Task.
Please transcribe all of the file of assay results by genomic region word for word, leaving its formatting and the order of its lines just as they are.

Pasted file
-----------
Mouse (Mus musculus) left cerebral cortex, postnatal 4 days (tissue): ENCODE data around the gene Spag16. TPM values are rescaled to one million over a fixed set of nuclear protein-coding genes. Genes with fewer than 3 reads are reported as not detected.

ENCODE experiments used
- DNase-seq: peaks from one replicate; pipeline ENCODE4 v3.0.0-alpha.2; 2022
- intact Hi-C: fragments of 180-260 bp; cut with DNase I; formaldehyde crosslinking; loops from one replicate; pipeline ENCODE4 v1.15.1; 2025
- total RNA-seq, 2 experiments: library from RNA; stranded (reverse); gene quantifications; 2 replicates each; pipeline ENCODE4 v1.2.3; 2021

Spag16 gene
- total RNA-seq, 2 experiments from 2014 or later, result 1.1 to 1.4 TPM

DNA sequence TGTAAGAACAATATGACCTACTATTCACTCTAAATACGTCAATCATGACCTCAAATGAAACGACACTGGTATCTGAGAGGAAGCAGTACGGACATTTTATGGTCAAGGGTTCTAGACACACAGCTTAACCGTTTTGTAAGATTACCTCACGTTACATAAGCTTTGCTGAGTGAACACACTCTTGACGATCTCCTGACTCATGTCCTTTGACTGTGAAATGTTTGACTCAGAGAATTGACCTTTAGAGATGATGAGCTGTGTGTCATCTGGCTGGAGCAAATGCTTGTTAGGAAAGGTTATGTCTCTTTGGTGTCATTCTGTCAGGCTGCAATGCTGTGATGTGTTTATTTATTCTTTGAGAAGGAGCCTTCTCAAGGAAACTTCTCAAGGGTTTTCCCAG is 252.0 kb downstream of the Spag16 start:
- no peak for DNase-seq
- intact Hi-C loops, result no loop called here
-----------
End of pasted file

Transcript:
Mouse (Mus musculus) left cerebral cortex, postnatal 4 days (tissue): ENCODE data around the gene Spag16. TPM values are rescaled to one million over a fixed set of nuclear protein-coding genes. Genes with fewer than 3 reads are reported as not detected.

ENCODE experiments used
- DNase-seq: peaks from one replicate; pipeline ENCODE4 v3.0.0-alpha.2; 2022
- intact Hi-C: fragments of 180-260 bp; cut with DNase I; formaldehyde crosslinking; loops from one replicate; pipeline ENCODE4 v1.15.1; 2025
- total RNA-seq, 2 experiments: library from RNA; stranded (reverse); gene quantifications; 2 replicates each; pipeline ENCODE4 v1.2.3; 2021

Spag16 gene
- total RNA-seq, 2 experiments from 2014 or later, result 1.1 to 1.4 TPM

DNA sequence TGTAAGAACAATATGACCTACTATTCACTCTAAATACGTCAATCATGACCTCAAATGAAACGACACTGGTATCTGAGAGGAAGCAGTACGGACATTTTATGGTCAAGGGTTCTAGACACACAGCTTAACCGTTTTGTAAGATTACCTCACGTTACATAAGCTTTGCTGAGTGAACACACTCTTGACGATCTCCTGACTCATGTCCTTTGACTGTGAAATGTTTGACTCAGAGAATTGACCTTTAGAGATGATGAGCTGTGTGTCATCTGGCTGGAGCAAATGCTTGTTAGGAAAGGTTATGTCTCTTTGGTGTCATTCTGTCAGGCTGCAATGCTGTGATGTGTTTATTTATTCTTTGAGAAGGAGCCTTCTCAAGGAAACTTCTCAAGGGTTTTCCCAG is 252.0 kb downstream of the Spag16 start:
- no peak for DNase-seq
- intact Hi-C loops, result no loop called here